Montreal AI pioneer warns against unethical uses of new tech

Local developers say pushing the technology too far could cost the industry public support.

Local developers say pushing the technology too far could cost the industry public support

Yoshua Bengio believes the AI industry needs to look ahead to develop a socially responsible mandate. (Graham Hughes/The Canadian Press)

Two artificial intelligence pioneers warn that unscrupulous or unethical uses of the technology risk undermining the public image of an area of research undergoing rapid change.

Yoshua Bengio, the head of the Montreal Institute for Learning Algorithms, is known as the "godfather'' of Canadian deep learning.

He believes the sector and governments need to address concerns including the building of so-called killer robots and development of facial recognition that can be used by authoritarian regimes to repress their citizens.

Facebook's director of AI Research, Yann LeCun, adds that large companies involved in the research need to create a partnership to discuss issues such as the potential use of the technology to manipulate democracy and develop guidelines on the appropriate ways to construct, train, test and deploy discoveries.

"One danger is that the image of artificial intelligence in the public will degrade because of bad uses of AI,'' LeCun told a ReWork Deep Learning Summit panel discussion in Montreal last week.

Concerns raised about military projects

Bengio said his greatest concern is the misuse of lethal autonomous weapons.

He said governments around the world should sign treaties to ban arms that can kill without human intervention.

"I'm hoping that Canada will be among the countries that will push that forward,'' Bengio said in an interview.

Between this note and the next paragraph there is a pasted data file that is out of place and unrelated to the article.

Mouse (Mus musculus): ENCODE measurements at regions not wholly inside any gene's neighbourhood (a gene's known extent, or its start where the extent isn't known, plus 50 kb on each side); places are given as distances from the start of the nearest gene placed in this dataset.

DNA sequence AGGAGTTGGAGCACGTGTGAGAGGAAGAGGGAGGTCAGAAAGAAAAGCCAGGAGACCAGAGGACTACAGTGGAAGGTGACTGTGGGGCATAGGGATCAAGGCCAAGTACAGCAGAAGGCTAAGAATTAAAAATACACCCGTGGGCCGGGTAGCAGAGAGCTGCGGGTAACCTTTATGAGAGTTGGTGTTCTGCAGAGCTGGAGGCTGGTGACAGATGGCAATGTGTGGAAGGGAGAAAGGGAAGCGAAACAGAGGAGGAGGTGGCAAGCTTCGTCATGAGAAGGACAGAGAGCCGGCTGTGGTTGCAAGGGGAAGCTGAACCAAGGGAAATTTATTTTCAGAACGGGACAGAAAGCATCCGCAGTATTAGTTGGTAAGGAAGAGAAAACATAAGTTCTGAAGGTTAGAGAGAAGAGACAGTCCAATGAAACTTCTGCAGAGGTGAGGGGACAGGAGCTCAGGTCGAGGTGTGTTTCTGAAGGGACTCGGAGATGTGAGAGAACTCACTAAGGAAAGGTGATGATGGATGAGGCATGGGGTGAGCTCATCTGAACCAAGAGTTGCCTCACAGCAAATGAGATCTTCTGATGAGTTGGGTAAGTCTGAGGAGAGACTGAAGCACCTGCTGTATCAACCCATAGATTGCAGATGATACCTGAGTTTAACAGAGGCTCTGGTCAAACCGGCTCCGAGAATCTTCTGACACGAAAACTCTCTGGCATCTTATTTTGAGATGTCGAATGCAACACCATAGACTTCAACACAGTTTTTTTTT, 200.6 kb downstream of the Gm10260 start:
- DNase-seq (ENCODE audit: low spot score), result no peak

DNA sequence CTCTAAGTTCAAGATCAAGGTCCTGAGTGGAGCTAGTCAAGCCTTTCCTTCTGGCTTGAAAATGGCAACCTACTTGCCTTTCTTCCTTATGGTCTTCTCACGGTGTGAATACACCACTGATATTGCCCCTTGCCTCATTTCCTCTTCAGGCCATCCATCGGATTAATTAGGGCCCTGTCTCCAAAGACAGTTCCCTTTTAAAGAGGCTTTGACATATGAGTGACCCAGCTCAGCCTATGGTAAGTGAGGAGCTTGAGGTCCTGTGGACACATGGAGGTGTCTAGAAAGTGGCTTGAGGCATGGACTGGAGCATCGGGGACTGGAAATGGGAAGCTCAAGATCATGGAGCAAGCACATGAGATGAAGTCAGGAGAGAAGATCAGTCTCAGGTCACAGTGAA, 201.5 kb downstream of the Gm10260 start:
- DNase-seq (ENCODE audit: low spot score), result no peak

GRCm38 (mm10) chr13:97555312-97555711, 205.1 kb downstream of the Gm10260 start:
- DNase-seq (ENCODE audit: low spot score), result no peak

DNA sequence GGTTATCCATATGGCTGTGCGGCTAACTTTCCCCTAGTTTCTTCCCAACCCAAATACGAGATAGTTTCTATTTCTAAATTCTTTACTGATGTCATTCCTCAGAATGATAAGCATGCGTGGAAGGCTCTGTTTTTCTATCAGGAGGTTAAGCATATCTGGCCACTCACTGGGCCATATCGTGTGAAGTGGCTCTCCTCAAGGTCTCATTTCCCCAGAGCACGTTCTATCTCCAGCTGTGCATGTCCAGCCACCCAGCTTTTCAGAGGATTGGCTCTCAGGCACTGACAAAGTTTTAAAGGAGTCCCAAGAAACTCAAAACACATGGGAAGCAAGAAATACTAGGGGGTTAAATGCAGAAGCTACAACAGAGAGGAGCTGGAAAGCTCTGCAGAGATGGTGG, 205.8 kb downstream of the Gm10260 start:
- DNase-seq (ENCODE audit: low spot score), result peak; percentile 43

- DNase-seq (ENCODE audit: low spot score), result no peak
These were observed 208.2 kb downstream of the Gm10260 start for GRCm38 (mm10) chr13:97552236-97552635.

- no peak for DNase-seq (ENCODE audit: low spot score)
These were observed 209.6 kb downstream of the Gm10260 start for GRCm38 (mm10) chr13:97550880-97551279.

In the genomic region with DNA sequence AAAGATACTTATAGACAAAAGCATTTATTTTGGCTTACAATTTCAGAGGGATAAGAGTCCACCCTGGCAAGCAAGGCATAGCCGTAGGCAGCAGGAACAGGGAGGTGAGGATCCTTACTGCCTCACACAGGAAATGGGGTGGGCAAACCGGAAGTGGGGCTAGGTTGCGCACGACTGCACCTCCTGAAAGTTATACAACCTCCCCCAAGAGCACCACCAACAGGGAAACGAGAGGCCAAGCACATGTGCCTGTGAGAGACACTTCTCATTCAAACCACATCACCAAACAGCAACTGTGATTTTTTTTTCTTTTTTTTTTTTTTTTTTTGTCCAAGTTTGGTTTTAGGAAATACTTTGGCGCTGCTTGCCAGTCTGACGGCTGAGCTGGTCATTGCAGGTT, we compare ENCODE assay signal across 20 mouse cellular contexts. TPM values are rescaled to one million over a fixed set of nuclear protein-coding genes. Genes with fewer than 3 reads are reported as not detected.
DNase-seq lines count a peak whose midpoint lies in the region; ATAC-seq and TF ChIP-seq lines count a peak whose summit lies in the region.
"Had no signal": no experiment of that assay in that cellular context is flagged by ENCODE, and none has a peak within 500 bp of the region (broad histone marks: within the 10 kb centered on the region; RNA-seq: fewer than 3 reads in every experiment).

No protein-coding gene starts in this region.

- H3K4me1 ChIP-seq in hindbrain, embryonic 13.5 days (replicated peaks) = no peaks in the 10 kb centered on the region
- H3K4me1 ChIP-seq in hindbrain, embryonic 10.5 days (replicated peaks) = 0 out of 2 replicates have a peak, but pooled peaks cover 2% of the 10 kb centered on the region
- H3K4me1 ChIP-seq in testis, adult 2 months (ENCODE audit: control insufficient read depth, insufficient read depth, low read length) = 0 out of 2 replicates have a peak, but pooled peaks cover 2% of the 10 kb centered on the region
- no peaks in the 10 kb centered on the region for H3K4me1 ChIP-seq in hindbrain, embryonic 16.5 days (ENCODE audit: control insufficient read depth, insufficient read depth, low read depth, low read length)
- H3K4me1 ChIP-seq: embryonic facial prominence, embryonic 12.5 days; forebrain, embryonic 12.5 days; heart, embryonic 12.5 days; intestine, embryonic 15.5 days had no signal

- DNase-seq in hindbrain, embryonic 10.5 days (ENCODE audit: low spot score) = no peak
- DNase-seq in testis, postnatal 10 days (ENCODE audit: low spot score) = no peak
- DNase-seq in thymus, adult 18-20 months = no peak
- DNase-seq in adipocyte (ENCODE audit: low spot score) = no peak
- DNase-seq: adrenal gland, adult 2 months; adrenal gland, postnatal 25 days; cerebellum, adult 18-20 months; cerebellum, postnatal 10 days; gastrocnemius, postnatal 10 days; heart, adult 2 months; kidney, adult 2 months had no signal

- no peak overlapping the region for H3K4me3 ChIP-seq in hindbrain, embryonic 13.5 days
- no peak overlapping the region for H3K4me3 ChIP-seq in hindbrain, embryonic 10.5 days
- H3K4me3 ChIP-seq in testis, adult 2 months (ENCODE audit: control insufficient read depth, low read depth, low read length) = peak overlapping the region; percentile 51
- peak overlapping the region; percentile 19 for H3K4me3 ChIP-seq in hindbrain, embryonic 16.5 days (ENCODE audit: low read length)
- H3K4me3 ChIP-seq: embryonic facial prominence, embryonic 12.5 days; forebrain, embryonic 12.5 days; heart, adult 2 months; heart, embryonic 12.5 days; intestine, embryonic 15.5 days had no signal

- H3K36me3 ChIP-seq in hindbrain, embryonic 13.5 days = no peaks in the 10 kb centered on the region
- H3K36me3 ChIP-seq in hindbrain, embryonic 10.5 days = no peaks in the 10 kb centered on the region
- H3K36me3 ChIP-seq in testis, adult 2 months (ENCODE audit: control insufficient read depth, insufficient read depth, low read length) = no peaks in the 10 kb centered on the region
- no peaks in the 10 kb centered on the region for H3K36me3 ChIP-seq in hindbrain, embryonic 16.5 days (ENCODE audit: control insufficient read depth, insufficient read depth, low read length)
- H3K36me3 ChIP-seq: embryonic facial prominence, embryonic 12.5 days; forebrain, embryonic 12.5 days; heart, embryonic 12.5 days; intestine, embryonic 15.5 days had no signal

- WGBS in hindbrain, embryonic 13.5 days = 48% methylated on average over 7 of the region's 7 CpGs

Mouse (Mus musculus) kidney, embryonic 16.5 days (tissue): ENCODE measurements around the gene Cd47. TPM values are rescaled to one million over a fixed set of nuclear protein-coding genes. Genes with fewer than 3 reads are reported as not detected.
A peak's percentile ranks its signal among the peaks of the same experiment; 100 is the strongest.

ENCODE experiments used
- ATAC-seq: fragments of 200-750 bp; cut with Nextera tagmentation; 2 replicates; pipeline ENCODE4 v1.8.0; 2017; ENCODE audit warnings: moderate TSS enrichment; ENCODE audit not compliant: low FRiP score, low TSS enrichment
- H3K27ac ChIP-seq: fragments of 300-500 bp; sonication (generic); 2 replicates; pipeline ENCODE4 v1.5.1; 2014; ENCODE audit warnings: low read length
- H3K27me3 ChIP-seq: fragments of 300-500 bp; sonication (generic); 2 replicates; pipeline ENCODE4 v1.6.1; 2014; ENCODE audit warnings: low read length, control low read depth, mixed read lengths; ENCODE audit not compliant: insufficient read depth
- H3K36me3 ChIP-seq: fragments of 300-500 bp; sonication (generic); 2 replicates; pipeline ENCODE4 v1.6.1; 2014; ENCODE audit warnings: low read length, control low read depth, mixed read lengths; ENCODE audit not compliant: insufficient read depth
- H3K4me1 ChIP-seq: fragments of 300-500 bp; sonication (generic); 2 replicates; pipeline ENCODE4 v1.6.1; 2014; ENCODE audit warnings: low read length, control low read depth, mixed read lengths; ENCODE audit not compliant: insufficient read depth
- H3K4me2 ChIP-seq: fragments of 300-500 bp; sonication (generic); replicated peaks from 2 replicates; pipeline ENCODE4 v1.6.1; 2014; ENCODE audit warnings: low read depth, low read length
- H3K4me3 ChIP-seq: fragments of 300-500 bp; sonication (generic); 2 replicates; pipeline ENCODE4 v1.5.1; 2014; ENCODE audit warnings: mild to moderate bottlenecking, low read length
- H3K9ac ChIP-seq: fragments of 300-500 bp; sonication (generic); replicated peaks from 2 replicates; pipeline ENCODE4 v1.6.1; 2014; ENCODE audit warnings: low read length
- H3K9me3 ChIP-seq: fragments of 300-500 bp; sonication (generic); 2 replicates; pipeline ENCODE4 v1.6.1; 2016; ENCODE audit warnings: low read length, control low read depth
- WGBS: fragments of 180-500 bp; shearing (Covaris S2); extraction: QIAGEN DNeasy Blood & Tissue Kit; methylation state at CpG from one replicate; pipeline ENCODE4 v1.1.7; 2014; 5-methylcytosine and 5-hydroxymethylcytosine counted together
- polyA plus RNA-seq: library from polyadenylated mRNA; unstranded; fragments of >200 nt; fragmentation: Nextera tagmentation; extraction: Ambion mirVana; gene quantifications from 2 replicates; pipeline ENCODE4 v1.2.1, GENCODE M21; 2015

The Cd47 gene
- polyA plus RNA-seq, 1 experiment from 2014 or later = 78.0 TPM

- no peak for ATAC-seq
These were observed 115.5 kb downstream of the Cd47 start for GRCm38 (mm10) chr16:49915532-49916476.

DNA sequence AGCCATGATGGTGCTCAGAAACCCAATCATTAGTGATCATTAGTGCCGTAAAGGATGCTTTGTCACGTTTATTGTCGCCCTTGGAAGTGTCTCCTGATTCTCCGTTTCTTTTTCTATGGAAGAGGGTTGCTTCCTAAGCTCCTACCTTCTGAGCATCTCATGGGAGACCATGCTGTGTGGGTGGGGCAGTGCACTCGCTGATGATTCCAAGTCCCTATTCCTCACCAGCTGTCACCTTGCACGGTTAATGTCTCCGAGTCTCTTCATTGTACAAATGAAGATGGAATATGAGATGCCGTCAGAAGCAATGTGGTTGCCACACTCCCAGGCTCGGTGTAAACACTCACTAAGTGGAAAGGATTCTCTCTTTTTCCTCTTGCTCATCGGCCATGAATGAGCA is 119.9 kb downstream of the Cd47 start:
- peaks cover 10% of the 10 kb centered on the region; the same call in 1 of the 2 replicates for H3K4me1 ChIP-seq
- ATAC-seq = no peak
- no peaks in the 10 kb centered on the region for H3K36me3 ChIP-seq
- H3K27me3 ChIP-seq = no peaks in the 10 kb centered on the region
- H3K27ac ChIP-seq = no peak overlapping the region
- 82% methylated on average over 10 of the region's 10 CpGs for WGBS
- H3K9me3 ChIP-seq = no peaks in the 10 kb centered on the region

He said some countries have opposed such efforts and that many AI researchers refuse to work on military projects.

Bengio has previously said that the risk of job losses due to artificial intelligence is real, and that politicians should plan accordingly.

"I believe that governments should start thinking right now about how to adapt to this in the next decade, how to change our social safety net to deal with that,'' he added.

A socially responsible method

Also of concern to some is the concentration of power and access to data by large companies.

LeCun warned that malice isn't the only worry — removing bias from data is also important.

Hundreds of AI experts will gather Nov. 2 and 3 in Montreal for a forum on the socially responsible development of artificial intelligence.

"The sense is that there are important social, political and ethical questions raised by recent developments in AI and so it's putting together people to discuss these issues,'' said Christine Tappolet, a Université de Montréal philosophy professor and director of the Centre for Ethics Research.

"[AI] is going to change the game completely so what you can do now and what probably will be possible in two, five years is massive,'' she said.

The two-day session plans to develop a Montreal declaration for the ethical development of artificial intelligence that focuses on values, principles and guidelines for promising fields of research.

Tappolet said the event is taking place in Montreal because the city has become one of the foremost places for AI research and has a long tradition of being interested in the social implications of technological developments.